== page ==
Is the only time you use LinkedIn when you’re sending messages to get sales? If so, you risk coming off as a spammer.
Being active on LinkedIn gives you a chance to build a following and establish more authority. Once you’ve built up your presence, when people see a message from you they’ll be more likely to recognize your name or face.
In order to make sure your posts are getting in front of the right people, you can use Sprout Social’s audience targeting feature for LinkedIn. You can target your posts by company size, industry, location and more.
After setting your audience, your post will only be shown to people that match your targeting options. That allows you to share posts that are likely to resonate with a specific demographic. You can give the LinkedIn post targeting feature a 30-day try here.
Being active goes beyond posting content. It also means engaging with other people. If your prospects post on LinkedIn, get in the habit of liking and replying to their content.
The benefit of groups is they’re targeted to a specific niche or demographic. LinkedIn has groups for everything from gardening to graduates of specific colleges. They also have groups for specific industries.
Find groups your target audience is most likely to be in and start engaging. Don’t just share links to your own articles. Reply to other people’s posts and share content from sites other than you own. The more value you bring to groups, the more you’ll stand out.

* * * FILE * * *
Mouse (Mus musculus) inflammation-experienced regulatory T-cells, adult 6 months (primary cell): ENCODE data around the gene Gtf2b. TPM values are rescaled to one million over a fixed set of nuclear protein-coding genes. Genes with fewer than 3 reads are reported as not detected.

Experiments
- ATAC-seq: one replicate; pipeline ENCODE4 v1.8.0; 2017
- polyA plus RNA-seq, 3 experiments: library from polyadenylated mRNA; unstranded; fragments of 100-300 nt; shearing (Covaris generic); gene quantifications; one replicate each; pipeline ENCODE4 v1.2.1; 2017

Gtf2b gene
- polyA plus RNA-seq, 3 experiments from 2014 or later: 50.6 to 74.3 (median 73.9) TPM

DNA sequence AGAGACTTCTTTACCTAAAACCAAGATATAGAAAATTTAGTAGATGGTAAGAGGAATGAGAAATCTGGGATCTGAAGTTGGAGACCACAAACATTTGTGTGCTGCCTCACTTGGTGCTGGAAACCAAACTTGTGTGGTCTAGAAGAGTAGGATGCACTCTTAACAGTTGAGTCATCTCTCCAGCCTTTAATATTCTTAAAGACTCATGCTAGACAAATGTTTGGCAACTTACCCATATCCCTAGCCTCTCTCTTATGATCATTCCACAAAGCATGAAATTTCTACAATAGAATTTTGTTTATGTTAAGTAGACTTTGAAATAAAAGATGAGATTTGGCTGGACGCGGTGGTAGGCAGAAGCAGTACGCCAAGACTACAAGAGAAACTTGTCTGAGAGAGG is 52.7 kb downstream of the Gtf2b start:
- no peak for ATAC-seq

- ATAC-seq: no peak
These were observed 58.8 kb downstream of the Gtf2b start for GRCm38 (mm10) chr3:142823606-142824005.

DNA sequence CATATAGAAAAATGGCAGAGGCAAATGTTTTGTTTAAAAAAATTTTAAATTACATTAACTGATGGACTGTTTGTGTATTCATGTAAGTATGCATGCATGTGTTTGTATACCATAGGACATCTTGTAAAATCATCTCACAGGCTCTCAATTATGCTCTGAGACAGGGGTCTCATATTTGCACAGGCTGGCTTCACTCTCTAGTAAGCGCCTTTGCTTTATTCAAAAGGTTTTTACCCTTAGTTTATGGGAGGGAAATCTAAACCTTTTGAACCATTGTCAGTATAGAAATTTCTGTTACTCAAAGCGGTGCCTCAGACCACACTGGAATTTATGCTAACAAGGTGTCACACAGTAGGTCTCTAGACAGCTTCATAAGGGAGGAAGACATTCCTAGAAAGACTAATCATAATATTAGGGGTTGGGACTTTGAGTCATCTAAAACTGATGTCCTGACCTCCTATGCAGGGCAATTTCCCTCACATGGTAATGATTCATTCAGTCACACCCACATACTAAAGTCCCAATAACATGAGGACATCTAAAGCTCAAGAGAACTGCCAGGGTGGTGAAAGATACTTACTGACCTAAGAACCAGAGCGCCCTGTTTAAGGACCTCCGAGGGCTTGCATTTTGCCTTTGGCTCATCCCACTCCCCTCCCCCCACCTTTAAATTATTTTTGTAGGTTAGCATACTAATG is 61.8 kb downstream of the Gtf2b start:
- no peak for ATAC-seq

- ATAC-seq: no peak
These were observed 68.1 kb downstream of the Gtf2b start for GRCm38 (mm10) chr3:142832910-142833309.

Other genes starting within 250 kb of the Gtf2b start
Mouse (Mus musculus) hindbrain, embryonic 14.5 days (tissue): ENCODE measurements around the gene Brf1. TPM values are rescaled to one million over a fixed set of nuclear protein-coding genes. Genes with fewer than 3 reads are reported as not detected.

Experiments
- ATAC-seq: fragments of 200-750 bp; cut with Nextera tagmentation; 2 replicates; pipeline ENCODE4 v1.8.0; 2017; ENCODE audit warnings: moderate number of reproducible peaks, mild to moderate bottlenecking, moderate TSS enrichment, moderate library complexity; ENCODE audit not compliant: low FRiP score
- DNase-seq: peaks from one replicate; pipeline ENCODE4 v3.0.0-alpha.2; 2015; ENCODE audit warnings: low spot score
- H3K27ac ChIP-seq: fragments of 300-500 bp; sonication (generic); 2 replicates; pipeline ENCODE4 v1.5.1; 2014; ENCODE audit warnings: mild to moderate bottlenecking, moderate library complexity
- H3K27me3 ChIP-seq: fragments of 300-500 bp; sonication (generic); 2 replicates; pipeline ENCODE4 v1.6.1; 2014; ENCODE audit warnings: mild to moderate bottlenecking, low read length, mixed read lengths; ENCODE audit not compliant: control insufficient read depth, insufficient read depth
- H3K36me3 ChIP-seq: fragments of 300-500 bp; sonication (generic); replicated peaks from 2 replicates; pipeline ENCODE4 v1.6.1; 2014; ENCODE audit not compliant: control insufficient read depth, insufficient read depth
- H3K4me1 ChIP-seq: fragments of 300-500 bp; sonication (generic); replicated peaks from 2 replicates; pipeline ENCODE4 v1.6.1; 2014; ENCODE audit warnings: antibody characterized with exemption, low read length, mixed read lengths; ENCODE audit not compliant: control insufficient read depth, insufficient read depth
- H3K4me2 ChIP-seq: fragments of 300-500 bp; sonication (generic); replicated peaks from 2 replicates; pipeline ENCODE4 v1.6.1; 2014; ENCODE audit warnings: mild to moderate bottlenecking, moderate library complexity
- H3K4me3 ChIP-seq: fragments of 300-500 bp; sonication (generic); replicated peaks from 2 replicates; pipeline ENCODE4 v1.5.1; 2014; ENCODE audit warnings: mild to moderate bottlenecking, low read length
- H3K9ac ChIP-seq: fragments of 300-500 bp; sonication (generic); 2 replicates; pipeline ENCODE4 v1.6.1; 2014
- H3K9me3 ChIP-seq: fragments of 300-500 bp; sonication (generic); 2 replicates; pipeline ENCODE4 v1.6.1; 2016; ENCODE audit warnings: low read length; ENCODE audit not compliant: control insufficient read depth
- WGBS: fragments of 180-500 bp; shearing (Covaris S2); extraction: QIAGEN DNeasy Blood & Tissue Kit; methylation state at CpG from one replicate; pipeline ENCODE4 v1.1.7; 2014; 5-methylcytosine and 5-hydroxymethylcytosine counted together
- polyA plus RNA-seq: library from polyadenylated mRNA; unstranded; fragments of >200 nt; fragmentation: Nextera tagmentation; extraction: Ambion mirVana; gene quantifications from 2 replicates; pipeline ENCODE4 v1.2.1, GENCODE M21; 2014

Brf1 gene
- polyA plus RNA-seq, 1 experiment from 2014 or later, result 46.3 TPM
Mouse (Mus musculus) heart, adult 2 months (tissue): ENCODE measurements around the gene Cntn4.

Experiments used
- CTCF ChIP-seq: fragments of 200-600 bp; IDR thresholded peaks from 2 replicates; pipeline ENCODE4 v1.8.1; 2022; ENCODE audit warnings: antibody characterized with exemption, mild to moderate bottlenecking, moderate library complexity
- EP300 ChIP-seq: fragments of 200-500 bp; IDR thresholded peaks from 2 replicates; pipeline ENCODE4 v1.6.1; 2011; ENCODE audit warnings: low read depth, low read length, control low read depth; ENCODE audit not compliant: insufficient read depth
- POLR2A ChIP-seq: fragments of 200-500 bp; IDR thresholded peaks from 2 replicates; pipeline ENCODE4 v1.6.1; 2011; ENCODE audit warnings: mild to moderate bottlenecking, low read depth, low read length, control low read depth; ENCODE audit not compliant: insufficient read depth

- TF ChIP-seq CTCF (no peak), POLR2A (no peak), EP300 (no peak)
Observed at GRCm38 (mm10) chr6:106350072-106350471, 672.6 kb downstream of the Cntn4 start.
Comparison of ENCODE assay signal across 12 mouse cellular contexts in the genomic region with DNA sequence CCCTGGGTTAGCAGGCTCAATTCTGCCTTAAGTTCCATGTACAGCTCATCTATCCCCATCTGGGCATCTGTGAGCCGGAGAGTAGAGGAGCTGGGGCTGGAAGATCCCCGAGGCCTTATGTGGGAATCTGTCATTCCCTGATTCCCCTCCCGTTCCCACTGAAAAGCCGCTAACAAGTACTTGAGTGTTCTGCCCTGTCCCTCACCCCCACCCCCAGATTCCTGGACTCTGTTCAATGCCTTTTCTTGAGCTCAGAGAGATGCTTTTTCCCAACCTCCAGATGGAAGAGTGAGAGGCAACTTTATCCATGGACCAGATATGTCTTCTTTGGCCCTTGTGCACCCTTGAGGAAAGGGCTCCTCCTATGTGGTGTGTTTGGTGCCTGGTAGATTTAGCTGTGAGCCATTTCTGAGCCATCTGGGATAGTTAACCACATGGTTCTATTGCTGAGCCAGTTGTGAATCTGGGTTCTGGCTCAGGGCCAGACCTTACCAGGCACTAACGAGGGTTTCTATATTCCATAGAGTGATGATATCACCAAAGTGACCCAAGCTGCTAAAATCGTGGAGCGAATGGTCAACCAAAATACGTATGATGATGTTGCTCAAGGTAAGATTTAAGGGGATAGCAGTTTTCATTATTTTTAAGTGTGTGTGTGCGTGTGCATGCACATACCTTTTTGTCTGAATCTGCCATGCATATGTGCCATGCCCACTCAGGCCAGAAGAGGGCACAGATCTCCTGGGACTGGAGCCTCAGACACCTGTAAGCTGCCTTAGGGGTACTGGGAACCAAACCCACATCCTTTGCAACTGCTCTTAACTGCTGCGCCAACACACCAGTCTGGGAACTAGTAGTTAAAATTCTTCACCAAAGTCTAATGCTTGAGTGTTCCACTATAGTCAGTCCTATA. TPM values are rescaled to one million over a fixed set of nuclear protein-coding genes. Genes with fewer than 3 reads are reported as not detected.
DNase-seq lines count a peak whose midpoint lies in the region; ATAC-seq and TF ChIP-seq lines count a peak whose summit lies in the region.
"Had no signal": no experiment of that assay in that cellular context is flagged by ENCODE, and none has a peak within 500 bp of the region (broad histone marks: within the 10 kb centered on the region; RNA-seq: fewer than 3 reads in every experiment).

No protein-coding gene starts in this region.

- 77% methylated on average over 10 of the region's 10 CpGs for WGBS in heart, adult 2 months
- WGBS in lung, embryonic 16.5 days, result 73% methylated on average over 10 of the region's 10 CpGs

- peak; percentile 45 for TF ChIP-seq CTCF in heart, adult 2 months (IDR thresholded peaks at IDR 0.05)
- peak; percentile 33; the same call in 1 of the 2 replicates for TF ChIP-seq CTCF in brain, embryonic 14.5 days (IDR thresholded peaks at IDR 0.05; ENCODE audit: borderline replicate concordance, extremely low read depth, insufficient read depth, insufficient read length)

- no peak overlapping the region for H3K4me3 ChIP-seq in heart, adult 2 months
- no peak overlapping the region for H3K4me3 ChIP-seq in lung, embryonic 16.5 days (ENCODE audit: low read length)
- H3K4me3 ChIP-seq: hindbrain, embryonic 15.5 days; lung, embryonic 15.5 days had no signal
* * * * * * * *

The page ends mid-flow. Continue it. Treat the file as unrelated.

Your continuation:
LinkedIn has made great strides in its publishing platform, LinkedIn Pulse. At one point, publishing to LinkedIn Pulse was limited to a select few thought leaders. But now that it’s open to the public, you should be taking full advantage of the opportunity.
Instead of using LinkedIn strictly for curating articles, use it as a platform to publish original long-form content as well. Since it’s still in the early stages, LinkedIn Pulse is ripe with opportunity to establish yourself as an influencer.
You can start by surveying existing content related to your topic or industry on LinkedIn Pulse. Find which posts performed well, and use that information to create your own content.
Becoming an authority through your content is a great way to generate leads on LinkedIn without being pushy. According to data from the Content Marketing Association, 68% of online buyers will spend time reading content published by a brand they’re interested in.
LinkedIn also generates the highest visitor-to-lead conversion of any social network at 2.74%. That’s three times higher than Twitter or Facebook.
LinkedIn Ads provides some great targeting options to help get your message seen by the right people. You can have your ads displayed to people with a specific job title, salary or other criteria.
Your landing page for your ads is crucial. Where you decide to send your traffic can mean the difference between a lead and a missed opportunity. The more you ask of your traffic, the lower your conversions will be. People are much more likely to give you their email address than pull out their credit card to make a purchase.
Instead of linking your ads to a sales page, you can direct them to white papers, reports or other valuable lead magnets. The goal is to generate potential leads, not get people to buy. The people that click on your ad are near the top of your sales funnel, so you need to warm them up first.